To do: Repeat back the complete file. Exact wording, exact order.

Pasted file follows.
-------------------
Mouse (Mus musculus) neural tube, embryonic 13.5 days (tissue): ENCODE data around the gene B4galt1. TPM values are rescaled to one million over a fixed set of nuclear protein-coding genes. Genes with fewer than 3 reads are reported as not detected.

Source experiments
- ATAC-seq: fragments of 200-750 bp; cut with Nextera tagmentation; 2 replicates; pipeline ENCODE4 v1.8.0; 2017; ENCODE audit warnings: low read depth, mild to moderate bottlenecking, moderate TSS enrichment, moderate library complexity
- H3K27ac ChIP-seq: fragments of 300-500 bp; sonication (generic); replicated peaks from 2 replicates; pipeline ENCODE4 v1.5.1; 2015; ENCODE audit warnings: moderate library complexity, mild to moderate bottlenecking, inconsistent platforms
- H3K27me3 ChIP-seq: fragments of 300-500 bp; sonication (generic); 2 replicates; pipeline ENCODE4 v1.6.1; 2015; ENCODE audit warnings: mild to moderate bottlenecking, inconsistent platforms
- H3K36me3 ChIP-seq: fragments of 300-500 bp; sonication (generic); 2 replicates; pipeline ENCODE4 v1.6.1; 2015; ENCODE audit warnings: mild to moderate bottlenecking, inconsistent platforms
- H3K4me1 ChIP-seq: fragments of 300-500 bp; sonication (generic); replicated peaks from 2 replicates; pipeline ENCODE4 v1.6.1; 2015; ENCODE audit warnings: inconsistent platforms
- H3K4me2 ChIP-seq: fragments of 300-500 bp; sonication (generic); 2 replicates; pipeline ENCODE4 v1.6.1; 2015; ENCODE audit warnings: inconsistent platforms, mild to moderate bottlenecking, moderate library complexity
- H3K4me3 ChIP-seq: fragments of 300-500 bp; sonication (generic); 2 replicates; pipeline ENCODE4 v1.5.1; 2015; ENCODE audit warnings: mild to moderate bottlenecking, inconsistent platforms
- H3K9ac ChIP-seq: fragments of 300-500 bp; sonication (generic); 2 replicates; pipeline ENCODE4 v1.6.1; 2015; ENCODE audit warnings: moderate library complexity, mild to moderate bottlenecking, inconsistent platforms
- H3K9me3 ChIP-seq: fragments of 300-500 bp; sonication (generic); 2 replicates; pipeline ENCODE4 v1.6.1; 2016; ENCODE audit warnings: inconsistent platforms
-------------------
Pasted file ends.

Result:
Mouse (Mus musculus) neural tube, embryonic 13.5 days (tissue): ENCODE data around the gene B4galt1. TPM values are rescaled to one million over a fixed set of nuclear protein-coding genes. Genes with fewer than 3 reads are reported as not detected.

Source experiments
- ATAC-seq: fragments of 200-750 bp; cut with Nextera tagmentation; 2 replicates; pipeline ENCODE4 v1.8.0; 2017; ENCODE audit warnings: low read depth, mild to moderate bottlenecking, moderate TSS enrichment, moderate library complexity
- H3K27ac ChIP-seq: fragments of 300-500 bp; sonication (generic); replicated peaks from 2 replicates; pipeline ENCODE4 v1.5.1; 2015; ENCODE audit warnings: moderate library complexity, mild to moderate bottlenecking, inconsistent platforms
- H3K27me3 ChIP-seq: fragments of 300-500 bp; sonication (generic); 2 replicates; pipeline ENCODE4 v1.6.1; 2015; ENCODE audit warnings: mild to moderate bottlenecking, inconsistent platforms
- H3K36me3 ChIP-seq: fragments of 300-500 bp; sonication (generic); 2 replicates; pipeline ENCODE4 v1.6.1; 2015; ENCODE audit warnings: mild to moderate bottlenecking, inconsistent platforms
- H3K4me1 ChIP-seq: fragments of 300-500 bp; sonication (generic); replicated peaks from 2 replicates; pipeline ENCODE4 v1.6.1; 2015; ENCODE audit warnings: inconsistent platforms
- H3K4me2 ChIP-seq: fragments of 300-500 bp; sonication (generic); 2 replicates; pipeline ENCODE4 v1.6.1; 2015; ENCODE audit warnings: inconsistent platforms, mild to moderate bottlenecking, moderate library complexity
- H3K4me3 ChIP-seq: fragments of 300-500 bp; sonication (generic); 2 replicates; pipeline ENCODE4 v1.5.1; 2015; ENCODE audit warnings: mild to moderate bottlenecking, inconsistent platforms
- H3K9ac ChIP-seq: fragments of 300-500 bp; sonication (generic); 2 replicates; pipeline ENCODE4 v1.6.1; 2015; ENCODE audit warnings: moderate library complexity, mild to moderate bottlenecking, inconsistent platforms
- H3K9me3 ChIP-seq: fragments of 300-500 bp; sonication (generic); 2 replicates; pipeline ENCODE4 v1.6.1; 2016; ENCODE audit warnings: inconsistent platforms